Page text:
What do babies really understand before and after they are born? We talk to Dr. Ross Thompson, a distinguished Professor of Psychology at The University of California, for the answers.
What can babies sense while in the womb?
During the last stage of prenatal development, the fetus can experience many senses, including touch, taste, and hearing. There is also reason to believe that smell and vision are well developed prenatally, although there are fewer stimuli for these senses to detect in the womb than for hearing and touch.
What can babies recognise at their birth?
Research studies indicate that babies can recognise the sound of familiar voices and other sounds at birth that they heard repeatedly prenatally. We also know that the fetus can be conditioned (that is, learn to respond to external stimuli, such as sounds or touch) in the womb, and that this learning can be displayed after birth.
Can fetuses recognise sounds and smells while in the womb?
There is good evidence that babies can recognise sounds, such as voices, while in the womb. Although the sense of smell develops before birth, there is less evidence of babies recognising smells while in the womb, probably because it is much more difficult to smell in the liquid interuterine environment.
How does bonding (talking or playing music) help development before birth?
Talking to the baby can contribute to the newborn recognising that adult’s voice after birth, although it is not at all clear that this contributes to infant-parent bonding, which develops when the baby is older. I do not know of good evidence concerning the influence of playing music before birth on the bonding process.
What do babies understand when they are born?
As the preceding answers indicate, babies distinguish things that are familiar from things that are unfamiliar when they are born. Because of this, their eyes and ears are attentive to new things, and they will focus attention on new stimuli as they are learning about the environment.
At what age do babies recognise their parents and other family?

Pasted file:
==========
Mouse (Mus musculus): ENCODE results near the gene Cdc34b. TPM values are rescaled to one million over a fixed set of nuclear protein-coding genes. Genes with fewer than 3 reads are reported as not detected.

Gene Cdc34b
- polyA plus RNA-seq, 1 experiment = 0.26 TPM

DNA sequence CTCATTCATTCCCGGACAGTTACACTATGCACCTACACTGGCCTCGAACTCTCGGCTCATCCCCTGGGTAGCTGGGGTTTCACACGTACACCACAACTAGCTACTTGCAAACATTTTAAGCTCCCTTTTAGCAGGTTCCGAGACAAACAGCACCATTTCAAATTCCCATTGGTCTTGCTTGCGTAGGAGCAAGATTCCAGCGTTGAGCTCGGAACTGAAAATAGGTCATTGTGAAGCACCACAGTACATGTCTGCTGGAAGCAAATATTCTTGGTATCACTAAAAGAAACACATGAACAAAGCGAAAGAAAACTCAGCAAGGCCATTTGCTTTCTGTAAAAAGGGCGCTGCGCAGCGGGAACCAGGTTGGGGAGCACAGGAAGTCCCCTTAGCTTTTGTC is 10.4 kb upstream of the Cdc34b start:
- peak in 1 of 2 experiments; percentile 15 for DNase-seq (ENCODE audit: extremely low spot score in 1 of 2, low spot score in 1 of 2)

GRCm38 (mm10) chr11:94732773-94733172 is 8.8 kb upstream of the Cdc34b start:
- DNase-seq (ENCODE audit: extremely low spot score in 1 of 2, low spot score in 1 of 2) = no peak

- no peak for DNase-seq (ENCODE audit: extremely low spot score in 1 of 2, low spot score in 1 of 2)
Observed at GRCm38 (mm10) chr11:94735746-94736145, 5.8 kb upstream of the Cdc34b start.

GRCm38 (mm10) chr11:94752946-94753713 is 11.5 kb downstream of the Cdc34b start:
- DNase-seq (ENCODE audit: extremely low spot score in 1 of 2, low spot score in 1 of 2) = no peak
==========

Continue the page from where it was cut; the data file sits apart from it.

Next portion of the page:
Babies begin to recognise familiar people, including their parents, during the second month of life, based on their recognition of the sound of the person’s voice, their smell, and later their face.
What do you recommend expectant parents to do in order to ensure maximum bonding before and after birth?
Time with the baby that is devoted to responsive social interaction, involving talking to the baby, looking and smiling, responding to the baby’s facial and vocal expressions, and creating mutual pleasure is a good strategy for promoting bonding after birth.
Any additional information?
A parent really cannot spoil a baby during the first year. Babies thrive on the warm, responsive attention they receive from those who provide care and love.
Dr. Ross Thompson recently spoke at a monthly public seminar series of leading international and local thinkers and innovators in Abu Dhabi. The seminars are hosted by the Salama bint Hamdan Al Nahyan Foundation, which develops, supports and funds strategic initiatives in the areas of Arts, Culture & Heritage, Education, and Health.
Dr. Thompson’s work focuses on early personality and socio-emotional development in the context of close relationships, an interest that contributes to the cross-disciplinary field of developmental relational science. Dr. Thompson has served twice as Associate Editor of Child Development, was a Senior NIMH Fellow in Law and Psychology at Stanford University in 1989-90, and served on the Committee on Integrating the Science of Early Childhood Development of the National Academy of Sciences (1998-2000). He received the Ann Brown Award for Excellence in Developmental Research in 2007.